Underwater demolition

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Underwater demolition refers to the deliberate destruction or neutralization of man-made or natural underwater obstacles, both for military and civilian purposes.

History[edit]

John G. Foster[edit]

Shortly after the American Civil War, Brevet Maj. Gen. John G. Foster, a West Point trained engineer, became one of the first acknowledged experts in underwater demolition. In 1869, he wrote a definitive treatise on the topic and became widely recognized as the authority on underwater demolition. Many of his theories and techniques were still in practice during the Spanish-American War and World War I.

Christian J. Lambertsen[edit]

In 1940, Christian J. Lambertsen demonstrated his semi-closed circuit rebreather, the Lambertsen Amphibious Respiratory Unit (LARU), for the U.S. Navy in connection with his proposal for the formation of military teams of underwater swimmers.[1][2]

Major Lambertsen served in the U.S. Army Medical Corps from 1944 to 1946 where he did a detached service in underwater operations with the Office of Strategic Services (OSS). After joining OSS, he was vital in establishing the first cadres of U.S. military operational combat swimmers during late World War II.

His responsibilities included training and developing methods of combining self-contained diving and swimmer delivery for the OSS "Operational Swimmer Group".[3][4] Following World War II, he trained U.S. forces in methods for submerged operations, including composite fleet submarine / operational swimmers activity.[5]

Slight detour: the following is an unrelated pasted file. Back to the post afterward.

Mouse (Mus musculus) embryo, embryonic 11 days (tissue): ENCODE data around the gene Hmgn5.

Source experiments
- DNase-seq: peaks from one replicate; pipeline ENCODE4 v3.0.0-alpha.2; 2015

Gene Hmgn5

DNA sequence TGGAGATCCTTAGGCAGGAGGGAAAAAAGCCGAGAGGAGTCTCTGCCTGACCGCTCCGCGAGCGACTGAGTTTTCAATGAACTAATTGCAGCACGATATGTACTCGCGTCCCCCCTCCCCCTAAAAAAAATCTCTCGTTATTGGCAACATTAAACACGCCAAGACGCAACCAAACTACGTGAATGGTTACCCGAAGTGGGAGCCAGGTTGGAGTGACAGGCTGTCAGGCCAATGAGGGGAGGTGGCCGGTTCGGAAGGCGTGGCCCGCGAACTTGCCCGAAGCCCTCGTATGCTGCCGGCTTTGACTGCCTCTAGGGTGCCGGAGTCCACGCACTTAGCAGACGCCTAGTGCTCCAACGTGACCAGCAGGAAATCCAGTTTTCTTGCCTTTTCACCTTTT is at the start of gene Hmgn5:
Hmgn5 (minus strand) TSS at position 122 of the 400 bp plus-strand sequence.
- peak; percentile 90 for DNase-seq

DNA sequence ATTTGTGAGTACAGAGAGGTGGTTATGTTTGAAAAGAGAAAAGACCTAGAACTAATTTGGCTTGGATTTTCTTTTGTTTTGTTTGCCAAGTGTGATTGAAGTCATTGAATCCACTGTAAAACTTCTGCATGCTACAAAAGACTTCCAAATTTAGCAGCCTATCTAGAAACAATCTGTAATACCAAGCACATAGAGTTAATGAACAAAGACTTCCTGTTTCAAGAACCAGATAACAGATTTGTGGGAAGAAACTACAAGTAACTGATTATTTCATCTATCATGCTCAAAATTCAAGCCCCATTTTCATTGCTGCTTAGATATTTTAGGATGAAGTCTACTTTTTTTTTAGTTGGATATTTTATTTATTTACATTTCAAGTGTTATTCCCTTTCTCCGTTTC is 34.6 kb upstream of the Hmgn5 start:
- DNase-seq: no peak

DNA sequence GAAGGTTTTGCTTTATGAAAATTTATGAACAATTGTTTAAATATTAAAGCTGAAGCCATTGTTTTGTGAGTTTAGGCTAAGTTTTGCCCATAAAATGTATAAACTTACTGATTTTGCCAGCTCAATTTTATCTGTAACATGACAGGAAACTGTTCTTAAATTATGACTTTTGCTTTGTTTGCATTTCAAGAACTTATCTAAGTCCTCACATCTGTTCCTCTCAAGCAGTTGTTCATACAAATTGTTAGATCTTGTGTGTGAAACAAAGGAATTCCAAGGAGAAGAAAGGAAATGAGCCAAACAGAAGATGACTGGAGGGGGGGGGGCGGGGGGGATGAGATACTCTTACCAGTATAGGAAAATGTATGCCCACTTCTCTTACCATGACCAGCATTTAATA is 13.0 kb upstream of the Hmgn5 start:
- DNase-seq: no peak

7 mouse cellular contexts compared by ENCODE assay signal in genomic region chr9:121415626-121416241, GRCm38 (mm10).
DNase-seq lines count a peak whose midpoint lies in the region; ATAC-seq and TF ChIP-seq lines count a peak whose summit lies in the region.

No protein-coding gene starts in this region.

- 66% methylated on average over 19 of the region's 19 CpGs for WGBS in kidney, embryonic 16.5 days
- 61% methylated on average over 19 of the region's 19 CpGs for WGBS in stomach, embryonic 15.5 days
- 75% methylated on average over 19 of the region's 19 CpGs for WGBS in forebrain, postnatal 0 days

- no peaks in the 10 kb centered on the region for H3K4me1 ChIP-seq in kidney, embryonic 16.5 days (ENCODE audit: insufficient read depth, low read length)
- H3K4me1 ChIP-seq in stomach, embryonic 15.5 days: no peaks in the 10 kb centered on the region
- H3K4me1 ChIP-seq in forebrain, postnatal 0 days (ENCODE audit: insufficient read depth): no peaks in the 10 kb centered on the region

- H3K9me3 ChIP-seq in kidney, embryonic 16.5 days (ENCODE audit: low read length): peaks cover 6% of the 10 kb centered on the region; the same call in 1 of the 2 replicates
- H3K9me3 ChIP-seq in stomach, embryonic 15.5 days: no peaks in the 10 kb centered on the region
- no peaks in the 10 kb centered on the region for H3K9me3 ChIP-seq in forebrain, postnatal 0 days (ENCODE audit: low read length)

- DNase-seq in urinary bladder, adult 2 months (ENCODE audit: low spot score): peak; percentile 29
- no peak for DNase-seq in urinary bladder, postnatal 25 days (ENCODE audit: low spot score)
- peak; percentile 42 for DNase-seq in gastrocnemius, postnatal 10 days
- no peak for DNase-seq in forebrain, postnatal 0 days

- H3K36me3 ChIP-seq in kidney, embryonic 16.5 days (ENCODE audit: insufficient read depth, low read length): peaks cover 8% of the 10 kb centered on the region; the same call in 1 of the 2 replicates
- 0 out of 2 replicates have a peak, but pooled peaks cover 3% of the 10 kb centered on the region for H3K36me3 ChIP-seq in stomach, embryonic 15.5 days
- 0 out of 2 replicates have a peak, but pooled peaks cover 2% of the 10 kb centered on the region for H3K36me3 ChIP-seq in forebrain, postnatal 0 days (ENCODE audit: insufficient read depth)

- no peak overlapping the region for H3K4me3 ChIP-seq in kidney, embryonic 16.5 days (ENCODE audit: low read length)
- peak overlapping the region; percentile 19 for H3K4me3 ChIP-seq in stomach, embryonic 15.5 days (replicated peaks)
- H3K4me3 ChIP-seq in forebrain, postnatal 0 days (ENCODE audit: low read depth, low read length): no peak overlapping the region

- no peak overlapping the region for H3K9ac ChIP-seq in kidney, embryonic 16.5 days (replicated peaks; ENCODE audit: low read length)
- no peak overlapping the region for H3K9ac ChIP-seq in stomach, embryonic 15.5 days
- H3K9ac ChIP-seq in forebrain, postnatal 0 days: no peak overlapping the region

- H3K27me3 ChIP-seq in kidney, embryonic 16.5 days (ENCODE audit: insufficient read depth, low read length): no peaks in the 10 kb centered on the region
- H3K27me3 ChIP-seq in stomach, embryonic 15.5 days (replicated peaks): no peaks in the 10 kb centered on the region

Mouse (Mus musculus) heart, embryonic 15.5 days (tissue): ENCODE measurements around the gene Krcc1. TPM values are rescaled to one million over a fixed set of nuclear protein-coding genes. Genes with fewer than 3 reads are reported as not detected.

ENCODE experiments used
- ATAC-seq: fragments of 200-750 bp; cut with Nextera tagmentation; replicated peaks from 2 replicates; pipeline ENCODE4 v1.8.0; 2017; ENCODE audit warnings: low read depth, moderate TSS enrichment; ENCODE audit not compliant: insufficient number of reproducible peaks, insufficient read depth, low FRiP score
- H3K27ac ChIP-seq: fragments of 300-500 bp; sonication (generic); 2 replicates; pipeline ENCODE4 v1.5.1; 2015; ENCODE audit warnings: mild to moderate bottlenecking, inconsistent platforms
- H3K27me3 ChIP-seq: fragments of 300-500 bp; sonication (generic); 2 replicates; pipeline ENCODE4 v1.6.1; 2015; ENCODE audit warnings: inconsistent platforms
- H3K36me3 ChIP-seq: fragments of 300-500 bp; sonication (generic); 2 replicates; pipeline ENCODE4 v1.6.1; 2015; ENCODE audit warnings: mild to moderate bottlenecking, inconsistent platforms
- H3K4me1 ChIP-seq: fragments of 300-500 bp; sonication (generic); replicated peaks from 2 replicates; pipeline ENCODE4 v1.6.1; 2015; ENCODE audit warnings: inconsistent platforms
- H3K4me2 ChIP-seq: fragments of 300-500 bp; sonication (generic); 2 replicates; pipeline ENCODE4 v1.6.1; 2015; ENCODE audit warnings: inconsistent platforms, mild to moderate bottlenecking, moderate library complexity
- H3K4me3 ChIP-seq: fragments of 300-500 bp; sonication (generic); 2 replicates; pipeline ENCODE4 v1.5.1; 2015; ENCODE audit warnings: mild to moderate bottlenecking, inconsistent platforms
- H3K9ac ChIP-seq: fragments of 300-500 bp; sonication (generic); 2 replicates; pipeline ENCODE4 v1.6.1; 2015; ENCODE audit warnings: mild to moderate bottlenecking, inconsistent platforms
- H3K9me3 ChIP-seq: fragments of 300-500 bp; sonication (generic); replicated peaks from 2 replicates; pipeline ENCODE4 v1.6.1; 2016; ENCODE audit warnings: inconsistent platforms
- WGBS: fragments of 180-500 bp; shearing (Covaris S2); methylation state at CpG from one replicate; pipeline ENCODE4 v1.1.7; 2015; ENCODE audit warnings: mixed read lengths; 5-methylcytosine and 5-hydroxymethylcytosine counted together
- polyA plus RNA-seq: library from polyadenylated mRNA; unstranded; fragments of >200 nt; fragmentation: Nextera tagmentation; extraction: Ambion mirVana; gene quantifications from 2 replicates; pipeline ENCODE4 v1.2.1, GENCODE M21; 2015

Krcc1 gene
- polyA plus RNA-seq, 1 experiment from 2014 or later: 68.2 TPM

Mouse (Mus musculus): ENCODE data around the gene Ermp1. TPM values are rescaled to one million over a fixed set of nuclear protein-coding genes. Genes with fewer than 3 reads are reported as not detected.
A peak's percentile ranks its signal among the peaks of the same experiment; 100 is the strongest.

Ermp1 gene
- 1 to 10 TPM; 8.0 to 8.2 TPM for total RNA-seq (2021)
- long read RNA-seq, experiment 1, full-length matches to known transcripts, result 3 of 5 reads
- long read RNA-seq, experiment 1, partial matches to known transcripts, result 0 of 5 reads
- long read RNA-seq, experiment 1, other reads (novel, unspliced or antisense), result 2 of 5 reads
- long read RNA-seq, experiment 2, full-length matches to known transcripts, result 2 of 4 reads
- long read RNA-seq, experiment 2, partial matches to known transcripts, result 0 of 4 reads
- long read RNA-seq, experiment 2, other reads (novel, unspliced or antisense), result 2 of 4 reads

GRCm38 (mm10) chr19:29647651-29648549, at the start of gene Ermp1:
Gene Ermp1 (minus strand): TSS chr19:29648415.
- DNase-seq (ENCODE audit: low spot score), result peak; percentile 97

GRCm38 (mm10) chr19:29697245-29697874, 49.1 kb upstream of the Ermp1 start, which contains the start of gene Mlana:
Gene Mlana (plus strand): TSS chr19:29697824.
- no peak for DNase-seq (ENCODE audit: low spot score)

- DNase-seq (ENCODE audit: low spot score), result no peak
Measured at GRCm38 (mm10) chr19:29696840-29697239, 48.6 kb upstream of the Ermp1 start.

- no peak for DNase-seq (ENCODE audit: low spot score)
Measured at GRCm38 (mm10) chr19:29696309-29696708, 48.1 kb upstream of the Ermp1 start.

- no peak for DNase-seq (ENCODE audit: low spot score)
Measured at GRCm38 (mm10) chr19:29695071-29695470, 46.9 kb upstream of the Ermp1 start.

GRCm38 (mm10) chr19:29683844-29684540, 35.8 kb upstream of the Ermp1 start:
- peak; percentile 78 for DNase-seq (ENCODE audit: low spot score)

Draper L. Kauffman[edit]

In June 1943, Draper L. Kauffman organized the first U.S. Navy Demolition Teams. The original purpose of these teams was to map and record conditions in amphibious landing zones and to demolish obstacles in water which would prevent vehicles from landing during invasions.[6] Underwater demolition specialists may still be referred to as underwater demolition teams.

Research[edit]

Research into diver safety related to underwater blast continues at the US Naval Submarine Medical Research Laboratory.[7]

See also[edit]

References[edit]

  1. ^ Lambertsen, CJ (1941). "A diving apparatus for life saving work". Journal of the American Medical Association 116: 1387–1389. 
  2. ^ Larson, HE and the Committee on Undersea Warfare (1959). "A history of self-contained diving and underwater swimming". National Academy of Sciences - National Research Council Report. Publication 469. 
  3. ^ Vann RD (2004). "Lambertsen and O2: beginnings of operational physiology". Undersea Hyperbaric Medicine 31 (1): 21–31. PMID 15233157. Retrieved 2008-04-25. 
  4. ^ Butler FK (2004). "Closed-circuit oxygen diving in the U.S. Navy". Undersea Hyperbaric Medicine 31 (1): 3–20. PMID 15233156. Retrieved 2008-04-25. 
  5. ^ Lambertsen, C.J. (1947). "Problems of shallow water diving. Report based on experiences of operational swimmers of the Office of Strategic Services". Occupational Medicine 3 (3): 230–245. doi:10.1093/occmed/3.1.230. PMID 20238884. 
  6. ^ The National Navy UDT-SEAL Museum (2004). "Navy SEAL history: WORLD WAR II". Retrieved 2008-09-13. 
  7. ^ Cudahy, E and Parvin, S (2001). "The Effects of Underwater Blast on Divers.". US Naval Submarine Medical Research Lab Technical Report. NSMRL-1218. Retrieved 2008-09-13.